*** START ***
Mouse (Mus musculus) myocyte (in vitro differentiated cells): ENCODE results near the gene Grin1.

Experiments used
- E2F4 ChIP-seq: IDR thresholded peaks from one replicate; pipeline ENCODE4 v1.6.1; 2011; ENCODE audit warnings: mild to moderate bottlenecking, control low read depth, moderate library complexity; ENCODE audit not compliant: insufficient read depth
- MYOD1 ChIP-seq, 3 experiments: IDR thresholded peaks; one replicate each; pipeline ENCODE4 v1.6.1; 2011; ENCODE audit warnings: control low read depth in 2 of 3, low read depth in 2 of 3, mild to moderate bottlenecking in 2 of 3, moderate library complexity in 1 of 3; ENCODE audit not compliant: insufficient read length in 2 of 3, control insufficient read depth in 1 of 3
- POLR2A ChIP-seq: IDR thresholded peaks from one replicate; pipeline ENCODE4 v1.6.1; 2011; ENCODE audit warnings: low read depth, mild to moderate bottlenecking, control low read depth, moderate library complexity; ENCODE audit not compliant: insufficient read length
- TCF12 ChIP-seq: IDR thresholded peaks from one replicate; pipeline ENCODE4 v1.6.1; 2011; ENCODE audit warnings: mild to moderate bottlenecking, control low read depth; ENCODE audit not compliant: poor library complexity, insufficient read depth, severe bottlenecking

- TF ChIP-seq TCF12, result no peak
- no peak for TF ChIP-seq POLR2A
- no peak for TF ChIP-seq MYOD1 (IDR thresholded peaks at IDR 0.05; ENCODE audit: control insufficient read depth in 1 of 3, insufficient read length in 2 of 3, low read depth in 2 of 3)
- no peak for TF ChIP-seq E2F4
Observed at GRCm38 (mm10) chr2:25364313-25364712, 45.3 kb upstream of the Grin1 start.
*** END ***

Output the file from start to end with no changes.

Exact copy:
Mouse (Mus musculus) myocyte (in vitro differentiated cells): ENCODE results near the gene Grin1.

Experiments used
- E2F4 ChIP-seq: IDR thresholded peaks from one replicate; pipeline ENCODE4 v1.6.1; 2011; ENCODE audit warnings: mild to moderate bottlenecking, control low read depth, moderate library complexity; ENCODE audit not compliant: insufficient read depth
- MYOD1 ChIP-seq, 3 experiments: IDR thresholded peaks; one replicate each; pipeline ENCODE4 v1.6.1; 2011; ENCODE audit warnings: control low read depth in 2 of 3, low read depth in 2 of 3, mild to moderate bottlenecking in 2 of 3, moderate library complexity in 1 of 3; ENCODE audit not compliant: insufficient read length in 2 of 3, control insufficient read depth in 1 of 3
- POLR2A ChIP-seq: IDR thresholded peaks from one replicate; pipeline ENCODE4 v1.6.1; 2011; ENCODE audit warnings: low read depth, mild to moderate bottlenecking, control low read depth, moderate library complexity; ENCODE audit not compliant: insufficient read length
- TCF12 ChIP-seq: IDR thresholded peaks from one replicate; pipeline ENCODE4 v1.6.1; 2011; ENCODE audit warnings: mild to moderate bottlenecking, control low read depth; ENCODE audit not compliant: poor library complexity, insufficient read depth, severe bottlenecking

- TF ChIP-seq TCF12, result no peak
- no peak for TF ChIP-seq POLR2A
- no peak for TF ChIP-seq MYOD1 (IDR thresholded peaks at IDR 0.05; ENCODE audit: control insufficient read depth in 1 of 3, insufficient read length in 2 of 3, low read depth in 2 of 3)
- no peak for TF ChIP-seq E2F4
Observed at GRCm38 (mm10) chr2:25364313-25364712, 45.3 kb upstream of the Grin1 start.